Facebook is a famously difficult place to make money. Despite the popularity of the social network, most ads go for pennies per thousand impressions (CPMs). Even Social Media, a Facebook ad network that is able to get effective CPMs of about 50 cents, has only paid out a little more than $8 million total to application developers since it launched a year ago. Yet AllFacebook claims:
There’s a pretty well known secret among top Facebook application developers: one developer is generating over $1 million a month. Who is that developer exactly? Well, most people won’t talk about it and after some prodding around we’ve narrowed down the suspects. We aren’t going to post them though because ultimately it doesn’t matter who the individual is.
Excuse me? Actually, it does matter who this mystery million-dollar-a-month Facebook developer is. Facebook apps that make real money are few and far between. It is important for anyone creating such apps to know which models work and which ones don’t. Nick O’Neil at AllFacebook should understand why his readers would want that information, even if his sources would rather that he keep it to himself. It is also important to know who it is in order to try to test the claim.
As it so happens, I’ve heard this million-dollar-a-month claim before. It came from Anu Shukla, the CEO of Offerpal Media, a lead generation network for Facebook apps that gives users a way to earn virtual currency by looking at an ad and completing an action (such as filling out a registration form). O’Neil also points to Offerpal in his post, noting that it can generate average CPMs of $75, with some as high as $200,
When I interviewed Shukla earlier this summer, she told me that about 200 apps on Facebook and elsewhere are tying their virtual currency to Offerpal and that “there are publishers earning up to $1 million a month with a single app.” She also said that 80 percent of the top 25 apps on Facebook are using Offerpal.
Friends For Sale! is one of them. This app lets you “buy and sell your friends as pets” and includes a virtual gift shop as well. It boasts 4.5 million monthly active users, making it one of the biggest apps on Facebook.
Could it be the million-dollar app? I don’t know for sure (Shukla wouldn’t say—if you have a better guess tell me why in comments). But let’s run some numbers and see if it makes sense. While Offerpal’s CPMs are high, Shukla said that only a small fraction of any given app’s users—typically only 5 to 10 percent of active users—will look at Offerpal’s CPA ads.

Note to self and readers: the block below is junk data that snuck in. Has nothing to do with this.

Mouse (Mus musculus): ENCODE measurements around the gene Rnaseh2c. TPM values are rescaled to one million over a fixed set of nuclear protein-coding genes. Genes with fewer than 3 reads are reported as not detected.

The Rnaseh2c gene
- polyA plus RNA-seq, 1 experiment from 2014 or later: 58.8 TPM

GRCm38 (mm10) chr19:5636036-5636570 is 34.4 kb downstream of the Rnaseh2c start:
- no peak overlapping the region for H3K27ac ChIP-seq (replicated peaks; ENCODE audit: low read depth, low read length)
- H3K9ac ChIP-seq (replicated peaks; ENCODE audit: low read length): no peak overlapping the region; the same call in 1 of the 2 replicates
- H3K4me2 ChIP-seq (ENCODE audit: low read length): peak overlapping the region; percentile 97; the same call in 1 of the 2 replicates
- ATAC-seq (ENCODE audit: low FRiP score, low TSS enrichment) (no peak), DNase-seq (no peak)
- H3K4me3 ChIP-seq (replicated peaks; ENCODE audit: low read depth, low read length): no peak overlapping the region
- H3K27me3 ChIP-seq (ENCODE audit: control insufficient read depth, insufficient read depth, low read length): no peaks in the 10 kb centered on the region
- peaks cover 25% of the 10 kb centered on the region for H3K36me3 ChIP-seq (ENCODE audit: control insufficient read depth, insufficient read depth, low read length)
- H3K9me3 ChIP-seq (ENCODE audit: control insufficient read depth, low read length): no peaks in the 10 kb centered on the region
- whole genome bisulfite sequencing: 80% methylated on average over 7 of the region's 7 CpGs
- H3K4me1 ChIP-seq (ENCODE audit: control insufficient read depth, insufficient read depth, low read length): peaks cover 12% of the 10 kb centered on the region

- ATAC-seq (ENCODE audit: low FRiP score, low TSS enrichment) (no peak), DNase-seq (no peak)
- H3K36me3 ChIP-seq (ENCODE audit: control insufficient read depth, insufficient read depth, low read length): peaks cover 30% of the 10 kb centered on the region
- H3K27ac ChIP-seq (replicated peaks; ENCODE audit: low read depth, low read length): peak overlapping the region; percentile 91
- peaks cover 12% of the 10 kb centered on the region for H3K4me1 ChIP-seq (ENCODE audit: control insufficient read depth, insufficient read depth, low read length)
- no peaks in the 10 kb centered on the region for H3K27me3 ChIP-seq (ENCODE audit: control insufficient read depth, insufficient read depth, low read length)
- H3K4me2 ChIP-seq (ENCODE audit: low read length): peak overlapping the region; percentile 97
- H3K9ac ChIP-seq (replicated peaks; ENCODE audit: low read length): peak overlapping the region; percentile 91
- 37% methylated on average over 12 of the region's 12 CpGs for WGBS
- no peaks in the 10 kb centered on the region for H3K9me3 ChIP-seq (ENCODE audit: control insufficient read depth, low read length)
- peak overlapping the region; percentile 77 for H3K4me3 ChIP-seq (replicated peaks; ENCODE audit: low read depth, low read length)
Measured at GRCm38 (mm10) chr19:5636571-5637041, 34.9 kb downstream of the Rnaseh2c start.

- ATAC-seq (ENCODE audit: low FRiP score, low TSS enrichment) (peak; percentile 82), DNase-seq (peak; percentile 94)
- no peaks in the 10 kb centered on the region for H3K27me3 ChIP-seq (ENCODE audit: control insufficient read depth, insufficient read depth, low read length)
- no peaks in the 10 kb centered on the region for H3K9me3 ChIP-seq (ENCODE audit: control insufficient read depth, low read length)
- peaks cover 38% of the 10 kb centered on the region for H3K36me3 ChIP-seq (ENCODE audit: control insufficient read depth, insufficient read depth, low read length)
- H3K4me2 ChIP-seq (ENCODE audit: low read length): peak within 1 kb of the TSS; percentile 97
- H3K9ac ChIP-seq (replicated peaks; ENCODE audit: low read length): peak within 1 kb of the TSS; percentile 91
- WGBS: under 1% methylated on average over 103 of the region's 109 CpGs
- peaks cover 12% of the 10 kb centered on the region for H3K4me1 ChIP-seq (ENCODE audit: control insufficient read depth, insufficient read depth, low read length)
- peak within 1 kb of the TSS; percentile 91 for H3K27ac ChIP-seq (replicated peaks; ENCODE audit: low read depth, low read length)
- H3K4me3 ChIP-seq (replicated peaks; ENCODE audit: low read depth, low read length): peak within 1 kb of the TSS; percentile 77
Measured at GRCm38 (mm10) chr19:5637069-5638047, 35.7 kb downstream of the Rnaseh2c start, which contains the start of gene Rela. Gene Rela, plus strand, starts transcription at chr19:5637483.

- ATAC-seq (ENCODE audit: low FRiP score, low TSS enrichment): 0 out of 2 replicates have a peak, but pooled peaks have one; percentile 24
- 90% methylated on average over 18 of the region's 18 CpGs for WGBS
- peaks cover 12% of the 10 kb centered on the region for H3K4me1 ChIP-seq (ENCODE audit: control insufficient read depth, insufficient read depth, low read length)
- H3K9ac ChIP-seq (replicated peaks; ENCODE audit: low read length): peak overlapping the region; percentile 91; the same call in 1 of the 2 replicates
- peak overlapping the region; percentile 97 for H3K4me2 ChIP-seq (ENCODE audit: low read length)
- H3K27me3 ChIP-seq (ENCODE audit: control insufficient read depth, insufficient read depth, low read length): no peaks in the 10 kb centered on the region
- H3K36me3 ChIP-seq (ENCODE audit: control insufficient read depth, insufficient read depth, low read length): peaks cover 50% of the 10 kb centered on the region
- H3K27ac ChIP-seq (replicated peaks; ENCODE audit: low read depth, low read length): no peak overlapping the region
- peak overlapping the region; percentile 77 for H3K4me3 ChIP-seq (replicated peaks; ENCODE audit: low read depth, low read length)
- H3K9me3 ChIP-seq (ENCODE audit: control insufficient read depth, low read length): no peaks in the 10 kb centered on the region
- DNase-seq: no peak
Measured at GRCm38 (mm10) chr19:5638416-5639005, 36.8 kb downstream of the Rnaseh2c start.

So let’s be generous here and assume that 10 percent of the people who play with Friends for Sale engage with an Offerpal ad (450,000). Let’s give it a $100 CPM and multiply that by a generous ten pageviews per month per user. That would be 450,000 X $100/1,000 X 10 = $450,000. You’d have to really stretch that to get to $1 million a month. But a $200 CPM or more than 20 pageviews per month would get you close. So would expanding Offerpal’s reach to a larger percentage of the app’s active users (after all, the whole point of the app is to buy and sell “pet” friends and virtual gifts).
That’s within the realm of possibility. Just barely. I guess some people will do anything for money, even if it’s not real.
Of the 200 social networking apps that tap into the Offerpal network, Shukla told me the median app was collecting $150,000 a month in revenues. That suggests that Offerpal is paying out more per month to developers than the $8 million Social Media has paid out over the past year.
It also suggests that creating a virtual economy inside Facebook could be more lucrative than plastering it with generic ads.
Update: Another strong contender for the million-dollar app is Mob Wars (2.5 million active monthly users, we’ve heard from several sources, as has VentureBeat, which explains:
In the game, a would-be mafioso starts off as a petty thief and must work his way to the top of the crime chain, earning points by fighting opposing gangsters, doing jobs, robbing stores and casinos and exploiting underlings. The player can improve his character by spending these points on better guns, real estate, loyalty and more, and while he could spend an eternity building up enough points to become a serious baller, he can also spend real cash to jumpstart the process.
Who says crime doesn’t pay?